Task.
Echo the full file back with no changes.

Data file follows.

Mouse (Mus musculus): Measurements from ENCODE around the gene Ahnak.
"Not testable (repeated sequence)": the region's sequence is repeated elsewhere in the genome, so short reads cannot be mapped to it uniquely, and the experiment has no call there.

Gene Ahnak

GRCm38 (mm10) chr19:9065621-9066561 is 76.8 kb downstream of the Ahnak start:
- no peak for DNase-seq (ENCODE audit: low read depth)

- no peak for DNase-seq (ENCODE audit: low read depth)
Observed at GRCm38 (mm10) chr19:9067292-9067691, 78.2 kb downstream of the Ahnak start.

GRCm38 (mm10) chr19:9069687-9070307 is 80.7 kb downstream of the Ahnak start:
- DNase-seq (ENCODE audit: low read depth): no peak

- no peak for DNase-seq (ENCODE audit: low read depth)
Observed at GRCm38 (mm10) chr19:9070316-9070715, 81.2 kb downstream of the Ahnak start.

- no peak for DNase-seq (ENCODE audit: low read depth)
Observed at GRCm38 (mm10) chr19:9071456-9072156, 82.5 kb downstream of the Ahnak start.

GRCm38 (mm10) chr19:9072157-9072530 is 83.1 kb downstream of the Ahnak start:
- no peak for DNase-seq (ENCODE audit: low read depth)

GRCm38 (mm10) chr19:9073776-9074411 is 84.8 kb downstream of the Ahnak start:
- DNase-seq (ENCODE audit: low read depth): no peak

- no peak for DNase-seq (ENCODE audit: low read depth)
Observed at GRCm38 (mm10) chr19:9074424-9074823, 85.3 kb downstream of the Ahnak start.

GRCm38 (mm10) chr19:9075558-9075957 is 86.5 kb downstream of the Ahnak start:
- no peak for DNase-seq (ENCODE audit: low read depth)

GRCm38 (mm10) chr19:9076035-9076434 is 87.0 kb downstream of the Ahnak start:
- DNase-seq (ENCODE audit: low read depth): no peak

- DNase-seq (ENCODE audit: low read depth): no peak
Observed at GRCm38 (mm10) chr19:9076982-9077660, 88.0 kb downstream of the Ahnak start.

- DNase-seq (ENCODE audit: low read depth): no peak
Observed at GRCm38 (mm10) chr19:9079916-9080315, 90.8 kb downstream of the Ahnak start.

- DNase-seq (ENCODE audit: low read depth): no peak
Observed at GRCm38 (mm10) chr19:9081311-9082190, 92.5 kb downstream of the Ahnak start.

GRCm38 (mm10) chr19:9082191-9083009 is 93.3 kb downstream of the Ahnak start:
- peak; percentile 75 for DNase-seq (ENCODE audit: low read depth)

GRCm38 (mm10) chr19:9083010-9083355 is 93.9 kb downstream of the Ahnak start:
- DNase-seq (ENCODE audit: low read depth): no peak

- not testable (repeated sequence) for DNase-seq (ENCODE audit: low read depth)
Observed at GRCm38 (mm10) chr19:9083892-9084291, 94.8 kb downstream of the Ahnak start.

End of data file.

Mouse (Mus musculus): Measurements from ENCODE around the gene Ahnak.
"Not testable (repeated sequence)": the region's sequence is repeated elsewhere in the genome, so short reads cannot be mapped to it uniquely, and the experiment has no call there.

Gene Ahnak

GRCm38 (mm10) chr19:9065621-9066561 is 76.8 kb downstream of the Ahnak start:
- no peak for DNase-seq (ENCODE audit: low read depth)

- no peak for DNase-seq (ENCODE audit: low read depth)
Observed at GRCm38 (mm10) chr19:9067292-9067691, 78.2 kb downstream of the Ahnak start.

GRCm38 (mm10) chr19:9069687-9070307 is 80.7 kb downstream of the Ahnak start:
- DNase-seq (ENCODE audit: low read depth): no peak

- no peak for DNase-seq (ENCODE audit: low read depth)
Observed at GRCm38 (mm10) chr19:9070316-9070715, 81.2 kb downstream of the Ahnak start.

- no peak for DNase-seq (ENCODE audit: low read depth)
Observed at GRCm38 (mm10) chr19:9071456-9072156, 82.5 kb downstream of the Ahnak start.

GRCm38 (mm10) chr19:9072157-9072530 is 83.1 kb downstream of the Ahnak start:
- no peak for DNase-seq (ENCODE audit: low read depth)

GRCm38 (mm10) chr19:9073776-9074411 is 84.8 kb downstream of the Ahnak start:
- DNase-seq (ENCODE audit: low read depth): no peak

- no peak for DNase-seq (ENCODE audit: low read depth)
Observed at GRCm38 (mm10) chr19:9074424-9074823, 85.3 kb downstream of the Ahnak start.

GRCm38 (mm10) chr19:9075558-9075957 is 86.5 kb downstream of the Ahnak start:
- no peak for DNase-seq (ENCODE audit: low read depth)

GRCm38 (mm10) chr19:9076035-9076434 is 87.0 kb downstream of the Ahnak start:
- DNase-seq (ENCODE audit: low read depth): no peak

- DNase-seq (ENCODE audit: low read depth): no peak
Observed at GRCm38 (mm10) chr19:9076982-9077660, 88.0 kb downstream of the Ahnak start.

- DNase-seq (ENCODE audit: low read depth): no peak
Observed at GRCm38 (mm10) chr19:9079916-9080315, 90.8 kb downstream of the Ahnak start.

- DNase-seq (ENCODE audit: low read depth): no peak
Observed at GRCm38 (mm10) chr19:9081311-9082190, 92.5 kb downstream of the Ahnak start.

GRCm38 (mm10) chr19:9082191-9083009 is 93.3 kb downstream of the Ahnak start:
- peak; percentile 75 for DNase-seq (ENCODE audit: low read depth)

GRCm38 (mm10) chr19:9083010-9083355 is 93.9 kb downstream of the Ahnak start:
- DNase-seq (ENCODE audit: low read depth): no peak

- not testable (repeated sequence) for DNase-seq (ENCODE audit: low read depth)
Observed at GRCm38 (mm10) chr19:9083892-9084291, 94.8 kb downstream of the Ahnak start.